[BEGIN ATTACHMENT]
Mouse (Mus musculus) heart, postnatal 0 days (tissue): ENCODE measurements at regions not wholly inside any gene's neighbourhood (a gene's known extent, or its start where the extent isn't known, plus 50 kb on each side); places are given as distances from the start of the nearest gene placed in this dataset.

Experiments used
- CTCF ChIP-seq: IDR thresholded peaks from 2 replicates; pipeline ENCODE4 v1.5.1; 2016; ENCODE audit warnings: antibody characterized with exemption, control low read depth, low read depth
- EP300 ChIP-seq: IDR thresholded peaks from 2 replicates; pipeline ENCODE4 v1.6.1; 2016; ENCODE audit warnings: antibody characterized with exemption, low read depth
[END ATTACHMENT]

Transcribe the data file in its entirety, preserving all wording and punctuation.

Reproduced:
Mouse (Mus musculus) heart, postnatal 0 days (tissue): ENCODE measurements at regions not wholly inside any gene's neighbourhood (a gene's known extent, or its start where the extent isn't known, plus 50 kb on each side); places are given as distances from the start of the nearest gene placed in this dataset.

Experiments used
- CTCF ChIP-seq: IDR thresholded peaks from 2 replicates; pipeline ENCODE4 v1.5.1; 2016; ENCODE audit warnings: antibody characterized with exemption, control low read depth, low read depth
- EP300 ChIP-seq: IDR thresholded peaks from 2 replicates; pipeline ENCODE4 v1.6.1; 2016; ENCODE audit warnings: antibody characterized with exemption, low read depth